News & Events

July 6, 2017

The New Orleans Museum of Art has acquired ten works from the Atlanta-based Souls Grown Deep Foundation. The acquisition is part of the foundation’s “strategic gift/purchase program” that strives to increase the representation of African-American artists from the South in museums across the country.

The acquisition includes works by Thornton Dial, Ronald Lockett, Joe Minter, and Mary Proctor as well as five quilts made by the women of Gee’s Bend, Alabama. All will feature in future installations of NOMA’s permanent collection.


June 22, 2017

What makes some artwork timeless?

History shows that neither high prices at auction nor gallery attendance figures are good predictors of how artists, artworks, and art movements will be viewed in decades to come. The Guggenheim’s landmark exhibition 1900: Art at the Crossroads was noteworthy for revealing that the artists we lionize today were far from acclaimed in their time.  The Guggenheim’s 2000 show reprised the Paris ‘Exposition Universelle’ of 1900, which featured works by the likes of artists now forgotten–Leon Lhemitte, Fritz von Uhde, Alfred Guillou, Ferdinand Khnopff, and Franz von Stuck—but lacked works by the Impressionist, Post-Impressionist, and modern masters we now love like Paul Cézanne, Edgar Degas, Auguste Renoir, Paul Gauguin, and Henri Matisse.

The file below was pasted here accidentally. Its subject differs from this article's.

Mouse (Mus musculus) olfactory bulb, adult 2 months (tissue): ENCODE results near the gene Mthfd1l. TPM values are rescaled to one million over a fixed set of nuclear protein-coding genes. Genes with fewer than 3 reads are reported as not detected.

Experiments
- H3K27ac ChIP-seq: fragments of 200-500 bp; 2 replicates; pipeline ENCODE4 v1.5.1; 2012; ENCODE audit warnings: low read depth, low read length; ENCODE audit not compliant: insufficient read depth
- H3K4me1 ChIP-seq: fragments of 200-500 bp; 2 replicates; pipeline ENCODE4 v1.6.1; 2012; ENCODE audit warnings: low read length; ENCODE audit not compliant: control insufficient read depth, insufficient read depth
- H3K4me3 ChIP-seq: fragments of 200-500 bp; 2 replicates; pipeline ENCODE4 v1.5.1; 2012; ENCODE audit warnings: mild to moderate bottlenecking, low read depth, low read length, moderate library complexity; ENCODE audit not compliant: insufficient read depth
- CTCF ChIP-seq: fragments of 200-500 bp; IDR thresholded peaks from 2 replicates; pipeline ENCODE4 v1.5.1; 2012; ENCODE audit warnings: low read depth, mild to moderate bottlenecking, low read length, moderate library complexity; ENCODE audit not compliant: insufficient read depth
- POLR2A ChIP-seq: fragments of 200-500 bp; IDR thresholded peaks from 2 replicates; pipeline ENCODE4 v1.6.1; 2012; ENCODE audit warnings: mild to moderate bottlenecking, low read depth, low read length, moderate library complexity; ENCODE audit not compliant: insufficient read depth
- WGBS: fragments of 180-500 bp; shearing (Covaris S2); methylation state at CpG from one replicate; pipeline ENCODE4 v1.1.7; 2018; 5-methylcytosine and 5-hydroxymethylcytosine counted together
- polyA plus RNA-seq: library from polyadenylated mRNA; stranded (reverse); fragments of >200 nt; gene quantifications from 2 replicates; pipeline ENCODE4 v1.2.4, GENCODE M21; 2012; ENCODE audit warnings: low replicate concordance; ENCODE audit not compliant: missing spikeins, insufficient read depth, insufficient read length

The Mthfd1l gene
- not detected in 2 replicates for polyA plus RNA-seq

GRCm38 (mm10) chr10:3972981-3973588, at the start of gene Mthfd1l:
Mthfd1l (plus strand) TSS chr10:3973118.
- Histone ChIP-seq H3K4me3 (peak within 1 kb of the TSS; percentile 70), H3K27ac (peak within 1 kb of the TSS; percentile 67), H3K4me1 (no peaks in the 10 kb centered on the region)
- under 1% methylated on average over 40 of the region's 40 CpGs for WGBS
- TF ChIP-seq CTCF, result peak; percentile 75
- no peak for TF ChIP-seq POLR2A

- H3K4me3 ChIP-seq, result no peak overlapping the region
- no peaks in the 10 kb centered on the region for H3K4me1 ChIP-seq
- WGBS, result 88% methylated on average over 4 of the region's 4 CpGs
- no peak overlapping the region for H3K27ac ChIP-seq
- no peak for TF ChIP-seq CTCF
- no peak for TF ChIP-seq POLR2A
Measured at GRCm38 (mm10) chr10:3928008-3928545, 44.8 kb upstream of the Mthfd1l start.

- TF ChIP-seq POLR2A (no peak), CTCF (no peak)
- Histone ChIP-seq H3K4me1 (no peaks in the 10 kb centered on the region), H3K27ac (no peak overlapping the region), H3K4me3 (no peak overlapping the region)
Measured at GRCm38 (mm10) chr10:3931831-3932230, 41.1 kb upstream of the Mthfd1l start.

June 10, 2017

It’s not often that an art museum can address a major gap in its collection with one bold move. So when the Fine Arts Museums of San Francisco made a deal early this year to acquire 62 works by 22 contemporary African American artists, the museums decided to produce a full-scale exhibition with catalog in four months — a fraction of the normal lead time — to celebrate. The result, “Revelations: Art from the African American South,” opened last week at the de Young Museum; it will be on view through April 1.